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Remember This? Skates, parades and carnival queens

With temperatures expected to be on the hot and muggy side this week, we thought the story of the Barrie Winter Carnival might help cool you down

When Mother Nature builds you your very own arena, complete with ice, lots of good lighting, enough space for a limitless audience and a surface 26 hockey rinks long, you make the best use of it that you can!

Every winter, the cold northerly winds blew and the mercury plummeted and soon after, the waters of Kempenfelt Bay turned rock solid and remained that way for several months. The ice fishermen, skaters and those enjoying a shorter walk to Allandale all took to the ice, and in 1957 the Town of Barrie decided to create an event that would attract all of its citizens to this seasonal playground.

The Barrie Winter Carnival was born.

That first Winter Carnival, held on February 15,16 and 17 in 1957, was largely a sporting event with competitions in speed and figure skating, broom ball and novelties like tug-o-war and barrel jumping, all of it held out on the ice of Kempenfelt Bay itself.

The Barrie Examiner reported on the opening ceremonies in its February 18 edition. 

“A gay torchlight parade, headed by Mayor Willard Kinzie driving a veteran car, brought the people in their hundreds to St. Vincent Park and on to the ice of Kempenfelt Bay on Friday night for the opening of Barrie’s first Winter Carnival and International Speed Skating Championship. It was a brilliant opening for what has been a most successful weekend of sport in the town.”

By the third year, the Carnival was attracting some 5,000 people onto the frozen bay to watch the fun. New events were being added all the time, and one was so enthralling that it nearly caused a serious disaster!

“Although speed skating was the major event with a large crowd always centred around the track, the aquateers proved to be an almost disastrous attraction," reported the Examiner on February 16, 1959. “At one time, nearly 1,000 people were gathered around the two holes in the ice where they performed. Water welled up through the holes with the weight of the spectators.”

Eventually, a diver was sent down to look at the underside of the ice and when he found evidence of serious cracking, the police were called to move the crowd as a safety measure.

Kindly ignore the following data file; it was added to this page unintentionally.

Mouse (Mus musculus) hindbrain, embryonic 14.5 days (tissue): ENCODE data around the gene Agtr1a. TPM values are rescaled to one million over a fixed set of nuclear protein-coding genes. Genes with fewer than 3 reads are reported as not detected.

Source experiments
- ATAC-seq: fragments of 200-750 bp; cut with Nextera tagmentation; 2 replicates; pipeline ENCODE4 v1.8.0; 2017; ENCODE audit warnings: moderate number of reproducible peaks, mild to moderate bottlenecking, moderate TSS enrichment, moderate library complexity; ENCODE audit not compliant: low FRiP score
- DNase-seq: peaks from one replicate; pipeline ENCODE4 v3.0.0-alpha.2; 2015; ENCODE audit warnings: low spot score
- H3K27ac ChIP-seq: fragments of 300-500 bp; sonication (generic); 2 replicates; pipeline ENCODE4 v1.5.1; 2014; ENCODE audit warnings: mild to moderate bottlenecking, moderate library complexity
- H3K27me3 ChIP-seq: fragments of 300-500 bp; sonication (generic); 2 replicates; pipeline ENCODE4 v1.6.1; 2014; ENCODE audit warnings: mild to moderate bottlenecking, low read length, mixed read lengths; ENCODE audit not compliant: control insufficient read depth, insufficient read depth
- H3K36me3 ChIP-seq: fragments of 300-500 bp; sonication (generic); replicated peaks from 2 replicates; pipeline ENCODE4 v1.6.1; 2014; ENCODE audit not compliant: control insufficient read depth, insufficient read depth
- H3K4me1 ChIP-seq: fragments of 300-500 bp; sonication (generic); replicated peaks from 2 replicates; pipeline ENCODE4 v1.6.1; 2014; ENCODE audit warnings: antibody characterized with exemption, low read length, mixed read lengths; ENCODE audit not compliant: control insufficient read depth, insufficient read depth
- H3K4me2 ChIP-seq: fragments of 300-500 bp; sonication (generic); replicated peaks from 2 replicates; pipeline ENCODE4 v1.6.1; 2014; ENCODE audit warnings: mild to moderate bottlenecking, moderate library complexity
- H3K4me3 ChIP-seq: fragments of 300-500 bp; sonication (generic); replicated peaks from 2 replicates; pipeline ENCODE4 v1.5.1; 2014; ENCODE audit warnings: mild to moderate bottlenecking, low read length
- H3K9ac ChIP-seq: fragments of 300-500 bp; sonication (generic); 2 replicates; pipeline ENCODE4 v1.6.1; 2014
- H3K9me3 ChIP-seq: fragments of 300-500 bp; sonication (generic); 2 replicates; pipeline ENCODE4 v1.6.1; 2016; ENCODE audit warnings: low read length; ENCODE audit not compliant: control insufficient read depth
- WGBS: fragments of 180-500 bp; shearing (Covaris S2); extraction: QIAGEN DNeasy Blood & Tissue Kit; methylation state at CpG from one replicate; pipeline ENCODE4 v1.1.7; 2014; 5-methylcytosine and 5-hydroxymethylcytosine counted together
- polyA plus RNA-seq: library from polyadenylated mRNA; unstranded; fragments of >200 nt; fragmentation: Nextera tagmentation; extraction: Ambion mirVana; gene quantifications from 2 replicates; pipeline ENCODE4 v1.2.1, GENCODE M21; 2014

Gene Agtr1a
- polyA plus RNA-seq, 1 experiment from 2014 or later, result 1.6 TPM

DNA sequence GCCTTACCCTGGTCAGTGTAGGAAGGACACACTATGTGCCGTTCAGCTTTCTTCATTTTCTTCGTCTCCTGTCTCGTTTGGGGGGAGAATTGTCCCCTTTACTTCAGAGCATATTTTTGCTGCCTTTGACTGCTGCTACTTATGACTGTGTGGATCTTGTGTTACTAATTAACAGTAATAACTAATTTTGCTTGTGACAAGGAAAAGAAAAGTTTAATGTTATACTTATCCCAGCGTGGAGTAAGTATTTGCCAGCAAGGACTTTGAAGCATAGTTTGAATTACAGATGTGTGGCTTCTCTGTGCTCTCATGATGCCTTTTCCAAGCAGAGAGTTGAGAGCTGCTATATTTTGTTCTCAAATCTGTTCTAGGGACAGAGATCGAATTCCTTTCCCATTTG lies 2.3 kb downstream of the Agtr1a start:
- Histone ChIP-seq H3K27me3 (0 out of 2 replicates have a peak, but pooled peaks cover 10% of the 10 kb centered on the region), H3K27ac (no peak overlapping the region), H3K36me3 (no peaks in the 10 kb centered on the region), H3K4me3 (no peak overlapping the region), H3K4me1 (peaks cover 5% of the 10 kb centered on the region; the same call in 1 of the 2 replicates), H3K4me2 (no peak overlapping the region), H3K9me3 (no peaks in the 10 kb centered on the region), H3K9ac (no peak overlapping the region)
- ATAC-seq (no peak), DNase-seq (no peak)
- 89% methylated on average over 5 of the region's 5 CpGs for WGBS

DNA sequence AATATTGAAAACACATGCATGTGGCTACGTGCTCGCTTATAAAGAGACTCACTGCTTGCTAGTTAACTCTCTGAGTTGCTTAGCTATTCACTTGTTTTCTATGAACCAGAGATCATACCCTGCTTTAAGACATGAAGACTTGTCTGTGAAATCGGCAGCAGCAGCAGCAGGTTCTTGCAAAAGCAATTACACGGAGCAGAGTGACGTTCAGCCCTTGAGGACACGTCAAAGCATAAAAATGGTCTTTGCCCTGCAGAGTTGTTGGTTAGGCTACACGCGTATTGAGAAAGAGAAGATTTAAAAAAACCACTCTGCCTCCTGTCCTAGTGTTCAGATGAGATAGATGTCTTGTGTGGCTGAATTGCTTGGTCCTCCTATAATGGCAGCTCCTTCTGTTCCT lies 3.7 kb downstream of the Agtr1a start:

By 1961, the Barrie Winter Carnival had added a fishing derby, dog sled races and very well received demonstrations put on by Airborne Division from Camp Borden, all of which increased the number of attendees to about 15,000. By 1970, visitors could watch the judging of the Carnival Queen contest or the competition for the best beard, see parachutists jump from a plane onto the ice, ride in a hot air balloon or attempt to get a seat in the Dunlop Arena for the always sold-out Carnival variety show. The number of carnival-goers that year was reported to be 55,000.

Over the years, the crowds have swelled but the climate has not always been favourable for the formation of good, thick ice. Eventually, the Barrie Winter Carnival became Barrie Winterfest, a different but equally fantastic celebration held on the shore surrounding Kempenfelt Bay, and not dependant on the freezing, or not freezing, of the water. At one time, the ice could easily be one foot thick by the second week of January, but that seldom happens lately.

BT34-2Garry Caldwell behind 149 Collier St. January 1940. Barrie Historical Archive

Gone are the speed skating competitions and bed races down Dunlop Street, but there are a number of fun activities that have become a tradition for local families, including mine.

The pancake breakfast at Central United Church is always a must do, but sadly this past year was its last year at that location. Watching the antics at the polar bear dip held at Centennial Park is always a riot! On February 4 and 5, 2017, Barrie carried on the tradition of celebrating this cold, white season in style once again this year – its 60th!!  Thousands brought the family down to Barrie’s frozen jewel, beautiful Kempenfelt Bay, to try some maple taffy, check out the ice and snow sculptures, find a kids’ craft centre, follow the Hot Cocoa Trail or warm up at the Soup’s On! event.

This is Barrie and we do winter very, very well!

Each week, the Barrie Historical Archive provides BarrieToday readers with a glimpse of the city’s past. This unique column features photos and stories from years gone by and is sure to appeal to the historian in each of us.

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Mary Harris

About the Author: Mary Harris

Mary Harris is the Director of History and Research at the Barrie Historical Archive. The Barrie Historical Archive is a free, online archive that centralizes Barrie's historical content.
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